FROM MCGETTIGAN'S FIELD TO GAELIC PARK
John Cassidy Faces the rising sun and Barnesmore
Gap at home in Clogher
"My brother was telling me how one lovely Sunday morning he was taking a stroll outside San Francisco on the edge of the Pacific, when he saw, hurrying with little bundles under their oxters, men of rural Irish complex. Sometime later he came on a Gaelic football match in progress. Everything was as at home . . . not a man of them had ever left home and the mysterious Pacific was just a bog-hole gurgling with eels and frogs. Yet there was something queer and wonderful about the sight . . . or the thought" (Patrick Kavanagh)
Kavanagh was no great shakes as a goalie for Enniskeen Grattens and he even went so far as to argue that since Joyce only mentioned sport once in Ulysses it couldn't be very important. Yet he acknowledged that it was wonderful when Irish men brought their Gaelic games across the world. And they are doing it still.
In his memoir Clogher native and ex-member of the Legwhany Drama Group, John Cassidy tells us, "Like most young people growing up in Donegal in the early nineteen sixties, I dreamt of one day playing for my county in an All Ireland Football Final in Croke Park. I quickly realised, however, that I had neither the natural ability nor necessary talent for that dream to become a reality. But that did not stop me dreaming.
My introduction to Croke Park began when I was about six years old. My late father would always listen to the games on the radio: the wireless as it was known then. Each week he would bring the wet battery into Donegal town and have it re-charged.
Electricity arrived in rural Donegal in 1959/60. Our wireless was used sparingly i.e. news bulletins and a few other important programmes which included the big matches in Croke Park.
As every house did not have a wireless many of our neighbours' children would gather in our kitchen and listen to the late, great, Michael O 'Heir as he gave a blow by blow account of games one hundred and fifty miles away.
Once the match was over we would assemble in McGettigan's field and replay the game. Two older boys wouldselect the opposing teams: every one present was included which meant we often played twenty a side. As our pitch consisted of the entire field this was no problem. With the goalposts(four jackets) in place the game would begin. It would end for one of the following reasons: Hunger, darkness or a pitch invasion by McGettigan's cattle."
(It's worth noting that when William Bulfin's " Rambles in Erin" was published in 1907 an irate reader in Leghowney wrote to the Editor of the Barnesmore Bugle complaining that, while Mr.Bulfin wrote in glowing terms about about Ballyshannon, Mountcharles and Frossas he, " . . . failed to give one mention to Leghowney or Barnesmore" .) John Cassidy knew from an early age that Gaelic football was the preserve of(for the most part, poor) Irish Catholics. Didn't his fellow Ulsterman, author/journalist, Cormac MacConnell confess to altering the "Mc" on his birth certificate in order to show that he was born into the kind of "starving Papish family that plays Gaelic football rather than the wealthy Presbyterians of that era who played rugby".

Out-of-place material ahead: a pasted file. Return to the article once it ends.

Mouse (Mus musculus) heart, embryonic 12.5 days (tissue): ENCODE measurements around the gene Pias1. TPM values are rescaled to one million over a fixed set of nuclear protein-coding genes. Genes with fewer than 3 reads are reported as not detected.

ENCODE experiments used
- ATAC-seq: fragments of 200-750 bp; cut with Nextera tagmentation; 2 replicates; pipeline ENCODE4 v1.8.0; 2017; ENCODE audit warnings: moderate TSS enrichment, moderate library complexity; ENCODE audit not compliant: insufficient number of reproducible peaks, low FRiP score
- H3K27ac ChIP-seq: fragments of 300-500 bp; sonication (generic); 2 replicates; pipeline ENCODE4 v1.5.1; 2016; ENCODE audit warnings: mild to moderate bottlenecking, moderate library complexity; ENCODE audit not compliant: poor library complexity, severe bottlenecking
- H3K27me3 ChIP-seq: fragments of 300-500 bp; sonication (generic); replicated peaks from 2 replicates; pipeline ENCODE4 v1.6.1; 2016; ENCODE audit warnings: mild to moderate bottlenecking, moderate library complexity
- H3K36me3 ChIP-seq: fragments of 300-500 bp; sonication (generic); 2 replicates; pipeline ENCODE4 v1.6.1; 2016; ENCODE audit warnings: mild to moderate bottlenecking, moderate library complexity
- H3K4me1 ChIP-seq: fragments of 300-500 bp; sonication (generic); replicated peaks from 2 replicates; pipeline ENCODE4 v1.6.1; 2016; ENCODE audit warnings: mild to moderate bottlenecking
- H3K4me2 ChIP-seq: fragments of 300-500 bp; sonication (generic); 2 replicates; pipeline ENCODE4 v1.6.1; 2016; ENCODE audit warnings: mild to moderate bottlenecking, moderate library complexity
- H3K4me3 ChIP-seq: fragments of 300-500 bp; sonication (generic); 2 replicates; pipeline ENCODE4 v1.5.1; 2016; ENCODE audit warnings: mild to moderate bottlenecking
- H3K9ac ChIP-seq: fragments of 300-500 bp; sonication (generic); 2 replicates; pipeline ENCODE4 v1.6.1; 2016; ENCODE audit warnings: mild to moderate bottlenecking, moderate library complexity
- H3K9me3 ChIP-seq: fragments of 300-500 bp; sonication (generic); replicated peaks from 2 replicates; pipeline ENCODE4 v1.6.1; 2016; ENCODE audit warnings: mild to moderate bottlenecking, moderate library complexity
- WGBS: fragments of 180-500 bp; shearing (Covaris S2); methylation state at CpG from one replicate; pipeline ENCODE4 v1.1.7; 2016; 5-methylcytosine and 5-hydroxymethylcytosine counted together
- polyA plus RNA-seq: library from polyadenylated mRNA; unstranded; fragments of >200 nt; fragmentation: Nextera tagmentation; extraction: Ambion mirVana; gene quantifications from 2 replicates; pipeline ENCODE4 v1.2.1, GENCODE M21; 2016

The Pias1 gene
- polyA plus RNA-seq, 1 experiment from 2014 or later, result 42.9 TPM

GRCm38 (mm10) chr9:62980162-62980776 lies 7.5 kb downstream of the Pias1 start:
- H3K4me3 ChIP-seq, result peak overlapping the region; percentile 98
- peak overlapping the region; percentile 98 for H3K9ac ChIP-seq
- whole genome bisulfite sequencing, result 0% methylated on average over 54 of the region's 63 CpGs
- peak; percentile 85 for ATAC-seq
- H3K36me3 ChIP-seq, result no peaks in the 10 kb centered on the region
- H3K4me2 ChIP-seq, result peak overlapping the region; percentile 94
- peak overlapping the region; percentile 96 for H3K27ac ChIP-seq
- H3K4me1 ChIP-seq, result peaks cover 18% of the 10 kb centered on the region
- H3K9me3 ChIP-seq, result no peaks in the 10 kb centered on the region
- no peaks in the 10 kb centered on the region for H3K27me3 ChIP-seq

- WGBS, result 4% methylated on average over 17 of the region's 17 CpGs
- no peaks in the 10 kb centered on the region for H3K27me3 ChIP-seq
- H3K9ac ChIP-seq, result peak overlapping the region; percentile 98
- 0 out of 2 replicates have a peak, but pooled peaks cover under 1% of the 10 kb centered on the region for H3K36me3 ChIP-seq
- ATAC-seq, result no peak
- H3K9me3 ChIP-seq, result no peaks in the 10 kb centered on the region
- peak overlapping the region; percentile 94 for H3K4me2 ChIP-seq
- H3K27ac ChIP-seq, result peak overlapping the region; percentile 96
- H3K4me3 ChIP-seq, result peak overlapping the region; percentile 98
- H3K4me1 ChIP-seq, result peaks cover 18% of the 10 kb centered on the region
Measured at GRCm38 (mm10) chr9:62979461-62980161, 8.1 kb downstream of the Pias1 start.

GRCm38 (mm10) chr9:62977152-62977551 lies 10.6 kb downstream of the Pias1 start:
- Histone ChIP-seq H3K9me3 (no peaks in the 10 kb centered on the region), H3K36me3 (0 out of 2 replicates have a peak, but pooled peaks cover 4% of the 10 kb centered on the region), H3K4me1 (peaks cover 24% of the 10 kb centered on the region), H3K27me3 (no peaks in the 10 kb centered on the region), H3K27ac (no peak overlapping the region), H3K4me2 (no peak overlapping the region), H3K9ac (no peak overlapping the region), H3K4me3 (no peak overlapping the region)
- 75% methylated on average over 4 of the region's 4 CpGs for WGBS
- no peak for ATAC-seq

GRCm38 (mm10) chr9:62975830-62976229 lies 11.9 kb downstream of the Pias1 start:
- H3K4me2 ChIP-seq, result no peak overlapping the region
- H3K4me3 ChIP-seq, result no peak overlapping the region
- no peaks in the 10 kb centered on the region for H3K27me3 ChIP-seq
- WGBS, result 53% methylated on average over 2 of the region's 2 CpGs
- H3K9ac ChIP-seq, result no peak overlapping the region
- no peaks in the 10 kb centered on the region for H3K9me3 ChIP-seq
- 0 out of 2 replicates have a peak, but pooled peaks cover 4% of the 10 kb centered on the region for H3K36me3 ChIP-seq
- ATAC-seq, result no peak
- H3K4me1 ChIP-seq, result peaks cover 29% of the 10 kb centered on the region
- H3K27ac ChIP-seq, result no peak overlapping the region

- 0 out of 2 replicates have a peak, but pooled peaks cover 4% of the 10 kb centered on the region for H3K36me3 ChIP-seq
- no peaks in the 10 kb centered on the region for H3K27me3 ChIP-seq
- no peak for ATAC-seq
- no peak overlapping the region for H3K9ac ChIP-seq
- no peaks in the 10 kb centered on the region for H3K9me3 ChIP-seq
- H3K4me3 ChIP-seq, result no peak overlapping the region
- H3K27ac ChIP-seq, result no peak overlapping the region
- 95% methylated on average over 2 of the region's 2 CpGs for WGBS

Above Pictures of CIE TRANSPORT GAELS committee
and panel of players (including Donegal men John
Cassidy and referee Ciaran McShane) taken at Croke
Park prior to their departure to play NYPD and NYFD
in Gaelic Park on 19th October
Four decades later, in Dublin, while working as a supervisor with Dublin Bus, John recalled the words of that great American reformer and political activist W.E.B. Du Bois, who said: "The problem of the twentieth century is the problem of the colour line- the relation of the darker to the lighter races of men in Asia and Africa, in America and the islands of the sea". Dublin Bus, employs a workforce taken from more than 50 countries and when it comes to raising multicultural awareness, not only among his colleagues but worldwide, there is none more innovative than John Cassidy. He came up with a unique idea, took it to his bosses in Dublin bus and got 100% support. Drivers, Supervisors, Divisional Managers et al did all in their power to ensure that the Donegalman's dream would become a reality. Thanks to the overwhelming support and John's foresight, tenacity, drive, Ulster cunning and cohesion thirty Gaelic players lined out on the Dublin Bus pitch at Coldcut in west Dublin at three o 'clock,on Thursday 06th November 2004. But this was to be a game with a difference. REFEREE, TOM KITT, WAS THE ONLY IRISHMAN ON THAT FIELD!